This idea of human value stated in economic terms calls to mind David Graeber’s concept of a ‘human economy’ from his book Debt: The First 5,000 Years (2011). With her sculpture of a Roma woman, the artist magnifies her point in relation to both gender and caste – the Roma have been vilified throughout Europe for centuries. Ursuta’s work is like a monument to their predicament and outrage.
The artist also readily uses the Eastern European stereotype as a lens through which to present herself. This is most candid in the work Ethnic Bimbo (2012), a printed postcard of her naked and painted body in the style of a call-girl card. Dialling the number on the card, however, connected you to the Ramiken Crucible front desk – and so potentially to Ursuta’s husband, Mike Egan, co-director of the gallery – thereby equating Eastern Europe’s sex-trafficking associations with the artist’s place within the New York gallery system. Hyperbole for sure, but nonetheless provocative.
Ursuta often employs self-portraiture and her own body, most controversially in a series of stools titled ‘Waiting Area’ (2011) – a cast of her underwear-clad upturned butt. Connections have been drawn to Hannah Wilke’s S.O.S. – Stratification Object Series (1974), for which the artist photographed herself nude with small globs of chewing gum, shaped into eyes or vaginas, on her body. The project was controversial at the time and found itself in the thick of a feminist firestorm, as it was deemed by some as conventionally seductive. Ursuta is too irreverent to be quite so alluring, and a closer precedent for her work may found in the work of Austrian artist VALIE EXPORT. For Action Pants: Genital Panic (1969), EXPORT supposedly attended a cinema in Munich wearing crotchless pants, a tight leather jacket, with wildly teased hair and brandishing a machine gun. For export, the piece was about confronting the male-dominated Viennese Actionist scene with gendered rage. Ursuta’s feminism is tempered with a derisive irony, however; ultimately, ‘Waiting Area’ is the artist repeatedly mooning you. Her bawdiness quickly sidelines the pornographic, especially when you catch the titles of the individual stools: Sanitary Crash Pad, 4-Year-Old Virgin, Head Wife followed by Foot Wife.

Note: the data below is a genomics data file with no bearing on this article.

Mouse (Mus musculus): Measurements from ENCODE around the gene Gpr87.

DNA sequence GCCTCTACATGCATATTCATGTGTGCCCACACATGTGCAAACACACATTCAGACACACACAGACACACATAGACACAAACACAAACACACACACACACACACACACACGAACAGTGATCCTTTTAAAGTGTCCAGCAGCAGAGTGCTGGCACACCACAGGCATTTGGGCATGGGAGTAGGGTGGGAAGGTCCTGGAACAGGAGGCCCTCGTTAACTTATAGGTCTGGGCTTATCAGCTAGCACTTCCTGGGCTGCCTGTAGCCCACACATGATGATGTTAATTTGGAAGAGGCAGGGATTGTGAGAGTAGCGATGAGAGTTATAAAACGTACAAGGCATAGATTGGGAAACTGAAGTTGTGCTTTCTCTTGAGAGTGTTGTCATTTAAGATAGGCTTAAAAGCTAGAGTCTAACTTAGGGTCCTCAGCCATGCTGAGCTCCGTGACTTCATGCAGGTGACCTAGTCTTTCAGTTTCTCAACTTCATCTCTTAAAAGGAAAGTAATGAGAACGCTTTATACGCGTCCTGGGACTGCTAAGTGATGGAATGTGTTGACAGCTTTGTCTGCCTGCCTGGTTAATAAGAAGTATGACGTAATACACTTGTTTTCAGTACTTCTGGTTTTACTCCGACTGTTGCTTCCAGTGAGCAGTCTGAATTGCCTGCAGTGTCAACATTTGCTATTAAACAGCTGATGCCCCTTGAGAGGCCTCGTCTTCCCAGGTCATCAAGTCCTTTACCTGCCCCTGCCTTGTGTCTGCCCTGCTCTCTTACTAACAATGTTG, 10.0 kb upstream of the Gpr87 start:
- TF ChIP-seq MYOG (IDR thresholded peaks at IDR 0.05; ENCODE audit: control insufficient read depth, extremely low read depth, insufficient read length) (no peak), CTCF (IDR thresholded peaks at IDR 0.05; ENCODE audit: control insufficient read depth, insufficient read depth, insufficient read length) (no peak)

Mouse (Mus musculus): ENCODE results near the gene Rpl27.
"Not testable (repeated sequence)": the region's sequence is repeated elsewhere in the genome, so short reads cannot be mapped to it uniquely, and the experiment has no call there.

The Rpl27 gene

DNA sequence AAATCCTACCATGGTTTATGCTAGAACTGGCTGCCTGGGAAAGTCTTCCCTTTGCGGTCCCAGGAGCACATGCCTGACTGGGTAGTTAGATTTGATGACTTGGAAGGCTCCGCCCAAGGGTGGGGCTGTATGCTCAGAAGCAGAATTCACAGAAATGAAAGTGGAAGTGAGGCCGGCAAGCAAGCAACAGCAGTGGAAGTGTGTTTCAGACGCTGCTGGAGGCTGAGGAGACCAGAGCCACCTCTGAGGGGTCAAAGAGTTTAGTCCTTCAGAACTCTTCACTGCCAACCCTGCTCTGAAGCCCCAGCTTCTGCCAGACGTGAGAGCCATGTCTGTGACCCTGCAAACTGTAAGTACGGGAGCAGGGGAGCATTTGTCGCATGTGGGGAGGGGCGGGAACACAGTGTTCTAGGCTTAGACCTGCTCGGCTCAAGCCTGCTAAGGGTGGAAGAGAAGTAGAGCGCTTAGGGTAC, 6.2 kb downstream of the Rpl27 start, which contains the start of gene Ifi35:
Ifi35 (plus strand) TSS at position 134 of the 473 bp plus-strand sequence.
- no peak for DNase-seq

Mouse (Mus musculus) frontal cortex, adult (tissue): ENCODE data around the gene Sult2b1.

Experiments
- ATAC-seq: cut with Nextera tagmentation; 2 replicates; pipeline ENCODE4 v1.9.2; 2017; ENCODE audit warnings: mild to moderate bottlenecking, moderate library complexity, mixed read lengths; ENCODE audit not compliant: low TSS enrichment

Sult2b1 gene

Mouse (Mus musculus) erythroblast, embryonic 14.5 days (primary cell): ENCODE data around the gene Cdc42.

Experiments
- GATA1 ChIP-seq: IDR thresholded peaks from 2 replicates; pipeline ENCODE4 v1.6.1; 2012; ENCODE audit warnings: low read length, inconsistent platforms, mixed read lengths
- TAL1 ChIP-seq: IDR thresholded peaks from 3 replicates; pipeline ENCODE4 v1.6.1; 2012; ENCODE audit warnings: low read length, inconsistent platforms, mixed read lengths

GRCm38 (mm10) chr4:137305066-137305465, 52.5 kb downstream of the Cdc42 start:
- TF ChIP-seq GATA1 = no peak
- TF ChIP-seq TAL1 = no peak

Ursuta’s is a dark, even perverted, brand of humour. Crush (2011) is a full-sized resin cast of the artist’s body, slightly squashed. It references bog people: Iron Age corpses found preserved in peat, flattened by years of weight. Ursuta’s dark bog body is splashed with a translucent gelatinous goo, which refers, the artist says, to all the cum that has been shot onto her by past lovers. As here, where the title’s play on words suggests being ‘crushed by a crush’, Ursuta often uses confusions of slang or puns in English. Again, it seems to reference her feelings of being a stranger: she knows the language well enough to converse, yet doesn’t feel entirely natural when speaking it – and isn’t willing to respect it entirely.